Supermarket chain Aldi is seeking planning permission to increase the size of its store in Alloa.

The company wants to add more sales space, alter some of the layout and make changes to improve the sustainability credentials of the store, reducing its carbon footprint.

The plans involve an extension to the front and side of the existing Whins Road store, adding an additional 408 square metres of floor space, of which 251 square metres will be sales area.

A new customer entrance and exit lobby will be created at the south west of the store, and there will be new shopfront glazing facing south towards the car park, which will be reconfigured to relocate the accessible and parent & child spaces, adding three additional spaces and providing four spaces with electric vehicle charging points.

Aldi also wants to install six air source heat pumps and upgrade existing store plant with new, more sustainable equipment.

In a statement submitted to Clackmannanshire Council as part of its planning application, Aldi says it is continually reviewing its operations across its Scottish portfolio and has identified the need to extend the Alloa store.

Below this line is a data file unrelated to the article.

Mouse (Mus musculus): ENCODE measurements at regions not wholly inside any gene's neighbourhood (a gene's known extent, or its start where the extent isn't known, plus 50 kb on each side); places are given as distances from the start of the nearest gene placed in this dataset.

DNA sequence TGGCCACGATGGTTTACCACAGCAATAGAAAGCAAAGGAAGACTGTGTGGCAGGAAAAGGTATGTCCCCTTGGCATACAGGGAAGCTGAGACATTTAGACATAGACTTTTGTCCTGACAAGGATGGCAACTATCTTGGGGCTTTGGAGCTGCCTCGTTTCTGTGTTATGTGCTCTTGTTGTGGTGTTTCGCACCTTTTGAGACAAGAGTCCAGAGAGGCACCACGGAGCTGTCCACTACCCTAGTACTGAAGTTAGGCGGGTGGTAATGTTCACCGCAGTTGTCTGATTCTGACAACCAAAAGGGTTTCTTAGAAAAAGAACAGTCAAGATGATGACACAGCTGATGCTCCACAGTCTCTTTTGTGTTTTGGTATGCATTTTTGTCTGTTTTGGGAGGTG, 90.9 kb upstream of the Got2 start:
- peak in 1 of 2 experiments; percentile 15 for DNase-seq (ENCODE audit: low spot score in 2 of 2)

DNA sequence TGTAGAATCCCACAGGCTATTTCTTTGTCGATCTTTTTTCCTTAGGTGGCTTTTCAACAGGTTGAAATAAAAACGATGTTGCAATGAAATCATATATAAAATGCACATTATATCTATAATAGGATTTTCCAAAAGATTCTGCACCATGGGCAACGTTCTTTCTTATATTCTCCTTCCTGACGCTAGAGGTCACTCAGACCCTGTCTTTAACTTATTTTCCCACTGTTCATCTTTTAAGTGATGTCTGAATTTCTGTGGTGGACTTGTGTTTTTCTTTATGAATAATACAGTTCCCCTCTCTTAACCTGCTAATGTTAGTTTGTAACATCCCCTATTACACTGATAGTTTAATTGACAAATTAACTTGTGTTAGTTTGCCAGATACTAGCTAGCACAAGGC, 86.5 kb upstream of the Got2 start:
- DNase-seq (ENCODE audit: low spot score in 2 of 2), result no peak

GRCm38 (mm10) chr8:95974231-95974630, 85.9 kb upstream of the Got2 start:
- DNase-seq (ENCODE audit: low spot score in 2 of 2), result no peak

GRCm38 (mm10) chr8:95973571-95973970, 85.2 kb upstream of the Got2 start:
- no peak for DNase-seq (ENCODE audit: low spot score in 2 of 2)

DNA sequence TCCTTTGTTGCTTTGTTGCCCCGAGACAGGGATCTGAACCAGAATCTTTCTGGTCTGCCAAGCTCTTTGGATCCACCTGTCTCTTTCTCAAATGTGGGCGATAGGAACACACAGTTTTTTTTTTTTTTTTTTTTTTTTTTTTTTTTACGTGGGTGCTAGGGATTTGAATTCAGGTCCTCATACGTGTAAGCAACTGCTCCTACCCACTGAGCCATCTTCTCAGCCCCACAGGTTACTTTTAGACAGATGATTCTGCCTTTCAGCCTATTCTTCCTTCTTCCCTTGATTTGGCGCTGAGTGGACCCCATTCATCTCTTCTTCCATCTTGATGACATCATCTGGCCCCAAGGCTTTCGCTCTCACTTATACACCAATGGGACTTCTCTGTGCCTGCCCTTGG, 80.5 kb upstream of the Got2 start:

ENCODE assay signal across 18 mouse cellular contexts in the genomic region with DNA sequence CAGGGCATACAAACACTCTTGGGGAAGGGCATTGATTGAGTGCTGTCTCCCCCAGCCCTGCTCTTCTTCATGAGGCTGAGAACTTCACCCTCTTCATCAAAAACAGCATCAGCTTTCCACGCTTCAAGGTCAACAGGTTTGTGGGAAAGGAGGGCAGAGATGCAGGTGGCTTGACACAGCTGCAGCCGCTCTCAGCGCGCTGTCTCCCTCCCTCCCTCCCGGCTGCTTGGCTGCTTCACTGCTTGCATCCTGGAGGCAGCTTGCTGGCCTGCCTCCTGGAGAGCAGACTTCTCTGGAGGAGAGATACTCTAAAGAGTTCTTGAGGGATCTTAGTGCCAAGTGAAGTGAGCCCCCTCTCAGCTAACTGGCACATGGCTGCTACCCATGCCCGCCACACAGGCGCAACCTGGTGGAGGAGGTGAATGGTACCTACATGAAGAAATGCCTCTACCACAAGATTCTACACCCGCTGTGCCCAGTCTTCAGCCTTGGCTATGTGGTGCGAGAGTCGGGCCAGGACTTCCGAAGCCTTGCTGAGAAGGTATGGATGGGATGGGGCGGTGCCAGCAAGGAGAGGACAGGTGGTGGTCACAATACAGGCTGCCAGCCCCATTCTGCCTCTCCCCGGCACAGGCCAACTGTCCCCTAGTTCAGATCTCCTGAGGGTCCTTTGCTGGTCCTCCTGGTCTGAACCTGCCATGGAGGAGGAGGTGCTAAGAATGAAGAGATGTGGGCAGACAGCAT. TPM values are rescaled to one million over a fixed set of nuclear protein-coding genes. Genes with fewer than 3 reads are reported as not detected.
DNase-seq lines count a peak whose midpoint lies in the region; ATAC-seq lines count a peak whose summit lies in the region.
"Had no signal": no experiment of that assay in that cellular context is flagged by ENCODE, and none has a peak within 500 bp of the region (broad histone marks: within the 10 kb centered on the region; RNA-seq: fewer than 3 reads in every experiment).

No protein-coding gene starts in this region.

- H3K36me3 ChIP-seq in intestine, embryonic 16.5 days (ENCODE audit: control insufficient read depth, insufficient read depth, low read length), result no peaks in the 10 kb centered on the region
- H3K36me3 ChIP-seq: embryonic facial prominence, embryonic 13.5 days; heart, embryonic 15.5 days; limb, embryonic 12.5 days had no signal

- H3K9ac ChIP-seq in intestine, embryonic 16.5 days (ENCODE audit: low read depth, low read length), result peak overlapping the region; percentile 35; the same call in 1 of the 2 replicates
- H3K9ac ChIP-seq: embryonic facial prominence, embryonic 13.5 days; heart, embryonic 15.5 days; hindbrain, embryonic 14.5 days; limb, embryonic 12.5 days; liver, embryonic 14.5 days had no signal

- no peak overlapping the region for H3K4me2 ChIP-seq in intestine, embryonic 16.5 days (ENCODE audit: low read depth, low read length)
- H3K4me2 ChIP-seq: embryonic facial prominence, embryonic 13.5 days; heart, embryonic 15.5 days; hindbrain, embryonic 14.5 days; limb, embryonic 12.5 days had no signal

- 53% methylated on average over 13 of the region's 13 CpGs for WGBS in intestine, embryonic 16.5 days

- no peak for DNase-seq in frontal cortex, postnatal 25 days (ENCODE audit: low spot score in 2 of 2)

It goes on: “Aldi is already well established at Whins Road, and intends to make further investment at this location to improve retail offering, improve operational efficiency and futureproof its operation in this part of Clackmannanshire. 

“The proposals for a modest extension to the existing store represent Aldi’s continued commitment to investment in this area.”

Aldi had already been granted planning permission in October 2021 for an extension to its Alloa store, but has decided against going ahead with those plans and is instead bringing forward new proposals for “a more appropriate development”.

It has decided the previous layout is now prohibitively costly to deliver, and, as such, a revised planning application is required “to ensure a more appropriate design can be delivered on the site, which will also provide a more appropriate customer offer”.

The previous plans would also have seen the loss of 28 trees from the site. Aldi’s new plans would only require the removal of one tree.